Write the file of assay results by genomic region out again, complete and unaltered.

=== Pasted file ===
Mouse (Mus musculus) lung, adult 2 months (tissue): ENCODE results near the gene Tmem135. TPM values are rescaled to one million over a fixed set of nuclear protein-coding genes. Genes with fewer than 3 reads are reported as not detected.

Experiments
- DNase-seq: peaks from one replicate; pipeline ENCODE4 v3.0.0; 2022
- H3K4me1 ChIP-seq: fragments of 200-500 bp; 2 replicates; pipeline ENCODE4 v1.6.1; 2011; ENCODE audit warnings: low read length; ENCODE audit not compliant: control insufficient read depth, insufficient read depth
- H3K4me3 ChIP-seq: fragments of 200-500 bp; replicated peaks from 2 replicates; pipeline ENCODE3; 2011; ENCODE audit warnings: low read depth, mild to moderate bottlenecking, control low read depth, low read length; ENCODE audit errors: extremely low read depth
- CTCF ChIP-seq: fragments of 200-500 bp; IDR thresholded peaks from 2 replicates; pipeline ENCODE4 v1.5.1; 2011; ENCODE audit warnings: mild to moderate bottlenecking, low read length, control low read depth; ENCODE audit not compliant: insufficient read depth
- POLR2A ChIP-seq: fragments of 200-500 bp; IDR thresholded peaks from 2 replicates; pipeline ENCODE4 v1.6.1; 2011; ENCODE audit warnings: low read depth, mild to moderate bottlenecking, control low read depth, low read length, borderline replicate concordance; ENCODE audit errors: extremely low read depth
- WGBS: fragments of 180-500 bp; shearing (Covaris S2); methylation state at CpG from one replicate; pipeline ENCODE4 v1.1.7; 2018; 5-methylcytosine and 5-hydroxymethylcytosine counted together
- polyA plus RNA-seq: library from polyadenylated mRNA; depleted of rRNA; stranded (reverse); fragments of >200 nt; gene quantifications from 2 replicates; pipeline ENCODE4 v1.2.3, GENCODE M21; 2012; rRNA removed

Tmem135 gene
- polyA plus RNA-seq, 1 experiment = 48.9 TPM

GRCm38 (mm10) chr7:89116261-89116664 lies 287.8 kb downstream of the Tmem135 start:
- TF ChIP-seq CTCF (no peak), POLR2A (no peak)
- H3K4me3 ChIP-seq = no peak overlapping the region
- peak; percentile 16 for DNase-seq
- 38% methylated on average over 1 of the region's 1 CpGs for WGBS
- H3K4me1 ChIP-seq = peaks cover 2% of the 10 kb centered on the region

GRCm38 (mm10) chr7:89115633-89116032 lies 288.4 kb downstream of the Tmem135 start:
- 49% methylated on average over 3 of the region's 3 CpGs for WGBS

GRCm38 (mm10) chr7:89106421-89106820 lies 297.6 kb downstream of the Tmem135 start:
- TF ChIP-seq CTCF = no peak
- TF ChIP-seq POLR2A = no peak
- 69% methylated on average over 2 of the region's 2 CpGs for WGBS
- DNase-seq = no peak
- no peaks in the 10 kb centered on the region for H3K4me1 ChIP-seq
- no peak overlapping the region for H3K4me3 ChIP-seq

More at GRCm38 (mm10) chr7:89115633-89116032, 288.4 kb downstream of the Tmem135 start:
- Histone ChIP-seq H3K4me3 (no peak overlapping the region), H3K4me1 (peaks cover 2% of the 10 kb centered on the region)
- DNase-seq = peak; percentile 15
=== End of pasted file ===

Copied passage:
Mouse (Mus musculus) lung, adult 2 months (tissue): ENCODE results near the gene Tmem135. TPM values are rescaled to one million over a fixed set of nuclear protein-coding genes. Genes with fewer than 3 reads are reported as not detected.

Experiments
- DNase-seq: peaks from one replicate; pipeline ENCODE4 v3.0.0; 2022
- H3K4me1 ChIP-seq: fragments of 200-500 bp; 2 replicates; pipeline ENCODE4 v1.6.1; 2011; ENCODE audit warnings: low read length; ENCODE audit not compliant: control insufficient read depth, insufficient read depth
- H3K4me3 ChIP-seq: fragments of 200-500 bp; replicated peaks from 2 replicates; pipeline ENCODE3; 2011; ENCODE audit warnings: low read depth, mild to moderate bottlenecking, control low read depth, low read length; ENCODE audit errors: extremely low read depth
- CTCF ChIP-seq: fragments of 200-500 bp; IDR thresholded peaks from 2 replicates; pipeline ENCODE4 v1.5.1; 2011; ENCODE audit warnings: mild to moderate bottlenecking, low read length, control low read depth; ENCODE audit not compliant: insufficient read depth
- POLR2A ChIP-seq: fragments of 200-500 bp; IDR thresholded peaks from 2 replicates; pipeline ENCODE4 v1.6.1; 2011; ENCODE audit warnings: low read depth, mild to moderate bottlenecking, control low read depth, low read length, borderline replicate concordance; ENCODE audit errors: extremely low read depth
- WGBS: fragments of 180-500 bp; shearing (Covaris S2); methylation state at CpG from one replicate; pipeline ENCODE4 v1.1.7; 2018; 5-methylcytosine and 5-hydroxymethylcytosine counted together
- polyA plus RNA-seq: library from polyadenylated mRNA; depleted of rRNA; stranded (reverse); fragments of >200 nt; gene quantifications from 2 replicates; pipeline ENCODE4 v1.2.3, GENCODE M21; 2012; rRNA removed

Tmem135 gene
- polyA plus RNA-seq, 1 experiment = 48.9 TPM

GRCm38 (mm10) chr7:89116261-89116664 lies 287.8 kb downstream of the Tmem135 start:
- TF ChIP-seq CTCF (no peak), POLR2A (no peak)
- H3K4me3 ChIP-seq = no peak overlapping the region
- peak; percentile 16 for DNase-seq
- 38% methylated on average over 1 of the region's 1 CpGs for WGBS
- H3K4me1 ChIP-seq = peaks cover 2% of the 10 kb centered on the region

GRCm38 (mm10) chr7:89115633-89116032 lies 288.4 kb downstream of the Tmem135 start:
- 49% methylated on average over 3 of the region's 3 CpGs for WGBS

GRCm38 (mm10) chr7:89106421-89106820 lies 297.6 kb downstream of the Tmem135 start:
- TF ChIP-seq CTCF = no peak
- TF ChIP-seq POLR2A = no peak
- 69% methylated on average over 2 of the region's 2 CpGs for WGBS
- DNase-seq = no peak
- no peaks in the 10 kb centered on the region for H3K4me1 ChIP-seq
- no peak overlapping the region for H3K4me3 ChIP-seq

More at GRCm38 (mm10) chr7:89115633-89116032, 288.4 kb downstream of the Tmem135 start:
- Histone ChIP-seq H3K4me3 (no peak overlapping the region), H3K4me1 (peaks cover 2% of the 10 kb centered on the region)
- DNase-seq = peak; percentile 15